Gulf Restoration Network

United for a Healthy Gulf

Blogging for a Healthy Gulf
Steve Murchie
Where Does All the Money Go?
Monday, 04 November 2013 15:08

restorebuttonnThe passage of the RESTORE Act in 2012 ensured that 80% of BP’s eventual Clean Water Act fines will be dedicated to the restoration of the Gulf coast. While this was a huge victory and presents a major opportunity, there is a still a long road ahead for the restoration of the Gulf. One big step along that road is making sure that the Treasury Department adopts strong rules for overseeing how BP’s fines are spent. Help us tell the Department of Treasury to adopt rules that ensure restoration dollars are spent effectively.

Right now, the US Department of Treasury is taking comments on how they will govern the Gulf Coast Restoration Trust Fund. This is a critical opportunity to make sure that all monies delivered to the Gulf are spent appropriately and, more importantly, spent in areas that were truly impacted by BP's negligence.

Many of us remember the inappropriate spending after Hurricane Katrina, like the Gulfport Port project which utilized Katrina HUD monies that were intended to fund low income housing. Setting strong, comprehensive rules on the front end can help keep these types of projects from moving forward. Send a message to Treasury demanding accountability for RESTORE Act funds.

Adopting comprehensive rule that favor restoration, transparency, and public participation will help to preserve a region that is vital to the health of the nation. The comment period ends tomorrow, so write the Treasury Department now.

Raleigh Hoke
BP, Voodoo, and Pearl Jam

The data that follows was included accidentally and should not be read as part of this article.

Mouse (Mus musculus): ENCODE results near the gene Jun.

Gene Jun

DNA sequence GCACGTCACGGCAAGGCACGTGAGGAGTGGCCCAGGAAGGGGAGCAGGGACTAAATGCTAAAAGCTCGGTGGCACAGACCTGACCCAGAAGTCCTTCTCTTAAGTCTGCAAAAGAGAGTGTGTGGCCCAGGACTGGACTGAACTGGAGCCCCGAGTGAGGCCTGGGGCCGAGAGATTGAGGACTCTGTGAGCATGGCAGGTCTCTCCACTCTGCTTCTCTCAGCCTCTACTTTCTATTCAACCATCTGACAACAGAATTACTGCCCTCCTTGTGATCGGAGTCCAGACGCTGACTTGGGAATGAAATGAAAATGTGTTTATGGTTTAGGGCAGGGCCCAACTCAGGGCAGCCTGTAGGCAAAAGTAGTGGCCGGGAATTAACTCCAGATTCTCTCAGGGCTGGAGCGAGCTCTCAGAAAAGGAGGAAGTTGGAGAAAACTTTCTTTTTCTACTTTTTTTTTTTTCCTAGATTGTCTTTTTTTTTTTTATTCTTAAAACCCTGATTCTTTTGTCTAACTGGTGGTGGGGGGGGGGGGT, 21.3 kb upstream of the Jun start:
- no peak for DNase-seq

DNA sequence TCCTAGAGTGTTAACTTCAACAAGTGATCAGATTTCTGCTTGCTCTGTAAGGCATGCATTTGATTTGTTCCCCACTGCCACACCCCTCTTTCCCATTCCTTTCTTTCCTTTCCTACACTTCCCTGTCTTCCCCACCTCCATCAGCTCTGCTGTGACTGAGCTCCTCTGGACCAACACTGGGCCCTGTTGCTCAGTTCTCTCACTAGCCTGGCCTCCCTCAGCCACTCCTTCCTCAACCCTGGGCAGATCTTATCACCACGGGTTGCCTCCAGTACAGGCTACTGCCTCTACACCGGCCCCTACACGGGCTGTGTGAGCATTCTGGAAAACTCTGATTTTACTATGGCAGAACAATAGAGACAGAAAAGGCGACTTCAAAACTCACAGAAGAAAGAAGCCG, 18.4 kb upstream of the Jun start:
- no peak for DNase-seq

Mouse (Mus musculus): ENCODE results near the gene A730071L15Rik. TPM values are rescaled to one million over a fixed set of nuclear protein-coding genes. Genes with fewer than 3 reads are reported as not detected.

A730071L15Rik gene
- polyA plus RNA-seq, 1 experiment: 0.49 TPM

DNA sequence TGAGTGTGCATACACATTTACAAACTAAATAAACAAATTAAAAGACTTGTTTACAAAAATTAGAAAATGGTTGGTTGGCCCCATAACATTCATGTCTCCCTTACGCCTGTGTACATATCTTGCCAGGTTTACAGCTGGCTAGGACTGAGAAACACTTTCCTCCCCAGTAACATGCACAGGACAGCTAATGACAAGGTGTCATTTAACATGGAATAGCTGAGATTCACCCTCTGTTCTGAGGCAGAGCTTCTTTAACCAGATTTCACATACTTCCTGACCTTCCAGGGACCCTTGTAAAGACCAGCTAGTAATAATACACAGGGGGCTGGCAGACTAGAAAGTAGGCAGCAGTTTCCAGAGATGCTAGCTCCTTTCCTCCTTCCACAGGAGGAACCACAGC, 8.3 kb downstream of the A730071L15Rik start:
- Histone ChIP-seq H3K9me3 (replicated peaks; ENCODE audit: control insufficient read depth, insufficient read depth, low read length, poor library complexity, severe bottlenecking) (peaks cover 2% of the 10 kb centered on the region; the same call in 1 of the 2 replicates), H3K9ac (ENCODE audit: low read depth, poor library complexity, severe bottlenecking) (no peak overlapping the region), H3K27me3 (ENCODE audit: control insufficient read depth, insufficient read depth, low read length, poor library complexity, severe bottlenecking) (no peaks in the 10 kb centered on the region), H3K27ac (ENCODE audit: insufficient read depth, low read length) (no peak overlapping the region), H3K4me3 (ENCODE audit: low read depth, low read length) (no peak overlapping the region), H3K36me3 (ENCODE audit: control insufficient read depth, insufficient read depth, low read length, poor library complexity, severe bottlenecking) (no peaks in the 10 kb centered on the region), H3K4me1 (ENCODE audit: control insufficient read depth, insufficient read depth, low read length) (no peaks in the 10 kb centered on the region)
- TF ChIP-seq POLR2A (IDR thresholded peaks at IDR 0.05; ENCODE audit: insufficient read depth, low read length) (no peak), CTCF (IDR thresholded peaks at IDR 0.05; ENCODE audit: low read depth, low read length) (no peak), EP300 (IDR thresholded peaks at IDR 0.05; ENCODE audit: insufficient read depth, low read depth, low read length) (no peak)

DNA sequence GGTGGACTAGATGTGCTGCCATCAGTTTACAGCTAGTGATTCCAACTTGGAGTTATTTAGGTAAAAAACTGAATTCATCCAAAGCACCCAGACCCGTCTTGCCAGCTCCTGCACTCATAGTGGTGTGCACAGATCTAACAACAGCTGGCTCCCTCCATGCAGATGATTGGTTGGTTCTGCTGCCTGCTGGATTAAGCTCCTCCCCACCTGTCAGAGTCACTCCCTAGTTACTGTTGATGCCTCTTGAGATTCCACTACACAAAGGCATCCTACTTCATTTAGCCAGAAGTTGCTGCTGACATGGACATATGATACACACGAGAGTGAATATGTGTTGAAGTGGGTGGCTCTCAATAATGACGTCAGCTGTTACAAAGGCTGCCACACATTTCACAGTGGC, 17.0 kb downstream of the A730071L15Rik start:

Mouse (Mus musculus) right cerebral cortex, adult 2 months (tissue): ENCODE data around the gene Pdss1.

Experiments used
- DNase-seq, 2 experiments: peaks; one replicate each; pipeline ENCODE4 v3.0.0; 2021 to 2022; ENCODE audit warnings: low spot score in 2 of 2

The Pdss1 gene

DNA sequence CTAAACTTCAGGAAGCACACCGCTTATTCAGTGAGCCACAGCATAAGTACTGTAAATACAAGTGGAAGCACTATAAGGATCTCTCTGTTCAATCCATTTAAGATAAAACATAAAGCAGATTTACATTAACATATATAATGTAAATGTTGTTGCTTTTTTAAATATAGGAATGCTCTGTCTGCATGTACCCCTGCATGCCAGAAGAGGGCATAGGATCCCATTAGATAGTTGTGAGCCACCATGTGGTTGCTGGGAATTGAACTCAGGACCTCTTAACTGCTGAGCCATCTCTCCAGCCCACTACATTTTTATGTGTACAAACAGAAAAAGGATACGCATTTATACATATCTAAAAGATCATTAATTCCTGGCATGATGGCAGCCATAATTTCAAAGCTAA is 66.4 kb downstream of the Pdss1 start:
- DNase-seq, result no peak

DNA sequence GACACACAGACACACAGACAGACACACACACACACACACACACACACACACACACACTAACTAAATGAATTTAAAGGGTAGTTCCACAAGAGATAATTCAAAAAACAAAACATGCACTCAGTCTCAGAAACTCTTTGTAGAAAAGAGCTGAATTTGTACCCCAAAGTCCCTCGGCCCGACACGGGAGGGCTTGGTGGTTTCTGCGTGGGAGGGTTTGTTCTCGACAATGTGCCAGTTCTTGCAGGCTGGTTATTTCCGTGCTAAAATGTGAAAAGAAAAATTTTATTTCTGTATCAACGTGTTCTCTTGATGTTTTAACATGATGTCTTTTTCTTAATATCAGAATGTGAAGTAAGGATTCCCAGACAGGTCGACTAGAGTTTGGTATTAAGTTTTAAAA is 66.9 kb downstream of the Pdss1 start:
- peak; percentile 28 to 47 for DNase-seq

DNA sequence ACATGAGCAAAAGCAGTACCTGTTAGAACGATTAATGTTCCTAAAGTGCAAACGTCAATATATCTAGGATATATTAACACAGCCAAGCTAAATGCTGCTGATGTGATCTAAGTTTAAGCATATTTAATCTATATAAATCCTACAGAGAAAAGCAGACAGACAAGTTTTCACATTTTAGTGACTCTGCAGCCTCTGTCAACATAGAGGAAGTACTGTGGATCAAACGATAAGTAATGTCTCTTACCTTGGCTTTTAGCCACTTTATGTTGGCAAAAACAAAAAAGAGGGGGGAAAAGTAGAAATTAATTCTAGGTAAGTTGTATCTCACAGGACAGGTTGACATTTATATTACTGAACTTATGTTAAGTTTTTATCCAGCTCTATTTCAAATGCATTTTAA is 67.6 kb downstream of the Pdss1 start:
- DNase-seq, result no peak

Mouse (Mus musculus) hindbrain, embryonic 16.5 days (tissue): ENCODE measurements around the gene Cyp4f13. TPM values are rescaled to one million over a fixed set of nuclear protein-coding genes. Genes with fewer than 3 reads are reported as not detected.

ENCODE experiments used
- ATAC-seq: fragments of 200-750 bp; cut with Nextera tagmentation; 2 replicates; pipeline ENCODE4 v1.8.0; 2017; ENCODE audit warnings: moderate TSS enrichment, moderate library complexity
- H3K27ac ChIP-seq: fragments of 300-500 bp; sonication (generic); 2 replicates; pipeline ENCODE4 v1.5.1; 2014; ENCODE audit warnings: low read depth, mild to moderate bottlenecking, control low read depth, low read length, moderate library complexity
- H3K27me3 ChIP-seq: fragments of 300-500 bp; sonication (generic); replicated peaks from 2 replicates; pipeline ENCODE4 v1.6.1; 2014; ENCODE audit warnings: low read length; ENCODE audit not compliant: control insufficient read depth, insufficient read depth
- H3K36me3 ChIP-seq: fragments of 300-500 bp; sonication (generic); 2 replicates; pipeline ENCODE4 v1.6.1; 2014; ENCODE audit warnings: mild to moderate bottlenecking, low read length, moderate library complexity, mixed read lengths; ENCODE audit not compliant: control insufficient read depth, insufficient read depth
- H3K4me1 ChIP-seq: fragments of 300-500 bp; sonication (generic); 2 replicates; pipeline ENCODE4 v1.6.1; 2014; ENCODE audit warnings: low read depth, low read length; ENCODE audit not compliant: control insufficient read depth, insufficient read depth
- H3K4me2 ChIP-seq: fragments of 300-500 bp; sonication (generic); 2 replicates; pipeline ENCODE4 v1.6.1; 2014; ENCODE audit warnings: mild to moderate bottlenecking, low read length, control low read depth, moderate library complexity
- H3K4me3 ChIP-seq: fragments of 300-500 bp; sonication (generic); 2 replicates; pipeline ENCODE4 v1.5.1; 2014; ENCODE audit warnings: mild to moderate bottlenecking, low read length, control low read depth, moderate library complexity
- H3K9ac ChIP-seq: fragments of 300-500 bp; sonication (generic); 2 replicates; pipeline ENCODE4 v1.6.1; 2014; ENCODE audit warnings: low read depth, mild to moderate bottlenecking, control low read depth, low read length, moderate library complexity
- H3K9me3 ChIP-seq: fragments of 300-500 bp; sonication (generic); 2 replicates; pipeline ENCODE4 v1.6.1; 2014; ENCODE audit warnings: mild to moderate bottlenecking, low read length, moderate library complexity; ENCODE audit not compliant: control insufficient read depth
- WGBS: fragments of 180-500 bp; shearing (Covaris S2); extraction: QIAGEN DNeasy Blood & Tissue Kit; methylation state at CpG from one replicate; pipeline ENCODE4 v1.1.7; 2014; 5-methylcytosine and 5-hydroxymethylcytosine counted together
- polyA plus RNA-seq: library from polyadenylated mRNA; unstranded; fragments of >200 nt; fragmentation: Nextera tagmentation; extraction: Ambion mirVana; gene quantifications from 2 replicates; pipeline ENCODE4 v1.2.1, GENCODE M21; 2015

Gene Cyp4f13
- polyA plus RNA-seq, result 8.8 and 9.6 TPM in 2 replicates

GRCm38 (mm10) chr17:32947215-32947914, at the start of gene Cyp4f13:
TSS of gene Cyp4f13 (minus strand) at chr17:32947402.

Wednesday, 30 October 2013 13:44

voodoo set up pic

Excitement is in the air here at GRN’s office as we gear up our seventh year as the official non-profit partner of the Voodoo Music + Arts Experience. We’re especially excited about seeing Pearl Jam play on Friday night! In the wake of the BP disaster, Pearl Jam’s Vitalogy Foundation was a big supporter of GRN’s efforts to document and share the truth about the ongoing impacts from BP’s oil and toxic dispersants. Over three years later, the oil is still here, and still affecting our communities, wildlife, and environment. And the members of Pearl Jam are still helping us tell that story. In fact, Eddie Vedder was on Jimmy Fallon last Friday talking about the BP disaster and Gulf Restoration Network.

At Voodoo, we’ll be working hard to make sure BP is held accountable for the restoration of the Gulf. I hope you can come by our booth and help out! On Tuesday, we built up our “coastal lines of defense” display to demonstrate to festivalgoers how barrier islands, marshes, and cypress forests help protect New Orleans and other communities from storm surge. BP fines from the disaster are a once-in-a-lifetime opportunity to jumpstart the restoration of our coastal lines of defense. We’ll also have a movie tent, screening some great short films about Gulf restoration, some of which you can check out on our YouTube page. Finally, we’ll have a booth where people can take a photo petition with signs calling on the Justice Department to hold BP accountable.

Read more: BP, Voodoo, and Pearl Jam
Matt Rota
How Much is Louisiana Water Worth?
Friday, 18 October 2013 15:42

Water Commission blog-picWater Resources Commission Members During "Round Table" DiscussionYesterday, I attended a meeting of the Louisiana Water Resources Commission. This commission, formed by the Louisiana State Legislature, has been charged with the important goal of coming up with a “Comprehensive Statewide Water Resources Management Plan.” Given Louisiana’s history of floods, need for coastal restoration, diminishing aquifers, and salt water intrusion into drinking water supplies, such a plan is extremely important.  However, my take away from this meeting was that if we want Louisiana to have an effective comprehensive water plan, we have a long way to go.